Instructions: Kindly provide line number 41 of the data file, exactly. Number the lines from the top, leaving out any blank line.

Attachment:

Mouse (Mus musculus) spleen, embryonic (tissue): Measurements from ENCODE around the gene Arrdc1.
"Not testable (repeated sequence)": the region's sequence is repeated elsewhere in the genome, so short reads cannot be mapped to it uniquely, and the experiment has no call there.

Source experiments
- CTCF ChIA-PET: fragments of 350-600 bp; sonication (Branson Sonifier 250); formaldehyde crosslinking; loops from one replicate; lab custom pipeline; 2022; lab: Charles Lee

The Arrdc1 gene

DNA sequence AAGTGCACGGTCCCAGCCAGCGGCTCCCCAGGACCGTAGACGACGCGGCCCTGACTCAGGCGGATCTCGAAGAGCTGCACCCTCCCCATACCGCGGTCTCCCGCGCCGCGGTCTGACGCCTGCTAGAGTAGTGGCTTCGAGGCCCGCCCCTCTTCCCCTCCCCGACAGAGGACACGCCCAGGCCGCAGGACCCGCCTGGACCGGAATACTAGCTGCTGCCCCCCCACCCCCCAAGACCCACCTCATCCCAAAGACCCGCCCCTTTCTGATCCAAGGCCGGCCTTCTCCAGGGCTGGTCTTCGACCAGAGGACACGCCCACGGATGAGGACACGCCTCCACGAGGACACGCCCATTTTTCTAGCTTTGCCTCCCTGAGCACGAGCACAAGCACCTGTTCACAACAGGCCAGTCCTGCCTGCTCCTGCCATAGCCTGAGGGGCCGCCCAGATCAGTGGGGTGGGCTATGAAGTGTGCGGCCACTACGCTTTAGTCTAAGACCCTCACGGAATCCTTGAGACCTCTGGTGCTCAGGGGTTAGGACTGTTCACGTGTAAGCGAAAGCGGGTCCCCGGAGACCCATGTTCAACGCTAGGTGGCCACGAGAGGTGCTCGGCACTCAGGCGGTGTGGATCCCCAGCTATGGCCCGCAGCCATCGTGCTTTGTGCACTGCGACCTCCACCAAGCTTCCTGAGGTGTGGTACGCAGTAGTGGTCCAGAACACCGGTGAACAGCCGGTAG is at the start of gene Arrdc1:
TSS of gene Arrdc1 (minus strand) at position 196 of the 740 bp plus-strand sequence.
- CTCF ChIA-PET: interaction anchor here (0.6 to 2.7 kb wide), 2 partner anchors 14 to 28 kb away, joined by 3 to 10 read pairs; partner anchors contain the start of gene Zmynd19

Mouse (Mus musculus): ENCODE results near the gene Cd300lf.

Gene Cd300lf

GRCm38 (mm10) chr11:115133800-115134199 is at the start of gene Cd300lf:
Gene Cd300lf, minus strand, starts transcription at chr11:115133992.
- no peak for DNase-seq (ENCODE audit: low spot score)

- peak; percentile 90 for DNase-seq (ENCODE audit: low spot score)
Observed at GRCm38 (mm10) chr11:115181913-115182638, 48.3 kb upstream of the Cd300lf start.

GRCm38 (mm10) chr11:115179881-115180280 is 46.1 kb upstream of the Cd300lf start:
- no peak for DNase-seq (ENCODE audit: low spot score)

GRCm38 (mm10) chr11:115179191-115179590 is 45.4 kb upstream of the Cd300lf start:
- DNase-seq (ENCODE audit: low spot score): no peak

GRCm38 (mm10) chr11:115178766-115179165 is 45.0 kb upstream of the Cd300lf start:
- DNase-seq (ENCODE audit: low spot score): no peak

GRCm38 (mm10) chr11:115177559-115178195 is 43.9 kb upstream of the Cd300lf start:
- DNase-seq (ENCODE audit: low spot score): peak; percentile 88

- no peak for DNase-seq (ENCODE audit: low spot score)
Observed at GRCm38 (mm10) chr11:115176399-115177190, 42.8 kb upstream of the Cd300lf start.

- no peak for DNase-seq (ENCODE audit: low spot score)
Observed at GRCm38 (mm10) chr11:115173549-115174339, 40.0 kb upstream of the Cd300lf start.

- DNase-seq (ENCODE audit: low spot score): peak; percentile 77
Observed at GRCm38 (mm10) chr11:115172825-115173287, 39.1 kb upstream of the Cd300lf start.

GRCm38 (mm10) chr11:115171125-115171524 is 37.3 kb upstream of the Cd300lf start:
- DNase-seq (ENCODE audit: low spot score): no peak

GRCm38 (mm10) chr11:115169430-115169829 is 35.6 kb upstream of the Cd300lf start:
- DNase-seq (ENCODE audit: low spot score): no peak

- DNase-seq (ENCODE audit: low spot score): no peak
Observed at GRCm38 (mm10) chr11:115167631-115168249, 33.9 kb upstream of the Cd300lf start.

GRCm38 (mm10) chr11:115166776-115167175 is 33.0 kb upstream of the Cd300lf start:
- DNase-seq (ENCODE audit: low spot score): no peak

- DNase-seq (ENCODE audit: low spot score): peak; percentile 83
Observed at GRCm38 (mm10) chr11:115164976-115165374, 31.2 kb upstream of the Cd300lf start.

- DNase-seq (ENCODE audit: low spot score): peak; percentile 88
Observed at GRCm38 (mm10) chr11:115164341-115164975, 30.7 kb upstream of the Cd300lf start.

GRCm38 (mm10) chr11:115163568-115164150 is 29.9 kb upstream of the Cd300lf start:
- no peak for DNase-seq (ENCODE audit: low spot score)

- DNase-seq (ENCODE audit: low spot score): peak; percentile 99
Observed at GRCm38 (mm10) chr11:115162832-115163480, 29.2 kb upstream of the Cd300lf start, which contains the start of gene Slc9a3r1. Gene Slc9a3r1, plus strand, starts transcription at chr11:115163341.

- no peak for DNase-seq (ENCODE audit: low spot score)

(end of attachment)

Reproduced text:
Observed at GRCm38 (mm10) chr11:115164341-115164975, 30.7 kb upstream of the Cd300lf start.